PARIS (Bloomberg) – A lawyer for Matthieu Tenenbaum, one of the three Renault SA executives accused of selling company secrets, says the company told his client to go quietly and “keep the money.” The carmaker denied making the offer.
Christian Husson, Renault's legal director, said Tenenbaum could resign and escape punishment during a meeting on Jan. 3, according to attorney Thibault de Montbrial. “He didn't even understand what the proposal meant,” De Montbrial said by telephone Thursday.
Renault spokeswoman Caroline de Gezelle said Husson had made no such suggestion. Tenenbaum “had the choice to resign but not to keep the money,” she said by phone.
Renault said on Jan. 5 it suspended three executives without pay after an ethics probe. Tenenbaum and the two other managers, upstream development chief Michel Balthazard and his deputy Bertrand Rochette, have denied selling EV secrets, contested their subsequent dismissals and filed criminal defamation claims.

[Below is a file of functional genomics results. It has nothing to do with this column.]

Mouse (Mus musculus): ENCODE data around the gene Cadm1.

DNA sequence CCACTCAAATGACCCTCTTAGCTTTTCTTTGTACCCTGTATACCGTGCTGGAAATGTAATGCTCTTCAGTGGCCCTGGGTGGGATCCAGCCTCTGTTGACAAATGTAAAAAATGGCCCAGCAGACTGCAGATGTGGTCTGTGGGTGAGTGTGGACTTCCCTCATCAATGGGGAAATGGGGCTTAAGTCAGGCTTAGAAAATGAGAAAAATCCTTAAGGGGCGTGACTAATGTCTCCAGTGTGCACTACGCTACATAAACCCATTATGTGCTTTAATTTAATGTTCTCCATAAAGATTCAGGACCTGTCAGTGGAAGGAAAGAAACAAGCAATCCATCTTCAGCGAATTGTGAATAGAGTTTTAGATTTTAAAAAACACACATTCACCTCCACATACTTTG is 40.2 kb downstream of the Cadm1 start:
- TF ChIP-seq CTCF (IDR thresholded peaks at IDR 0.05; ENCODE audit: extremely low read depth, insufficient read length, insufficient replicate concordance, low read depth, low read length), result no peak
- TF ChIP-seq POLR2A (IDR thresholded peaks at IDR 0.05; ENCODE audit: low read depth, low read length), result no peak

Renault kept the government in the dark about the alleged leaks until they were reported by the French media, Industry Minister Eric Besson said Jan. 13. The carmaker filed espionage charges against persons unknown with Paris prosecutors the same day.
Renault's internal probe found that offshore accounts in their names had received payments traced to Chinese companies, a French official said Jan. 12. China rejected the allegations as “baseless and irresponsible.”
No comment from Balthazard, Rochette
Unlike most western automakers, Renault has no manufacturing capacity in China and has said it is seeking an opportunity to make its first Chinese factory investment with a local partner.
Renault said Tenenbaum could “keep the money” he was accused of receiving without telling him that he was suspected of spying, according to De Montbrial.
Lawyers for Balthazard and Rochette said they had no immediate comment on whether they had received similar offers during disciplinary interviews.
Renault confirmed the suspension of the three executives earlier this month before dismissing them. In an interview with Le Journal du Dimanche published over the weekend, CEO Carlos Ghosn said he decided in late December to take the disciplinary action and alert legal authorities “without delay.”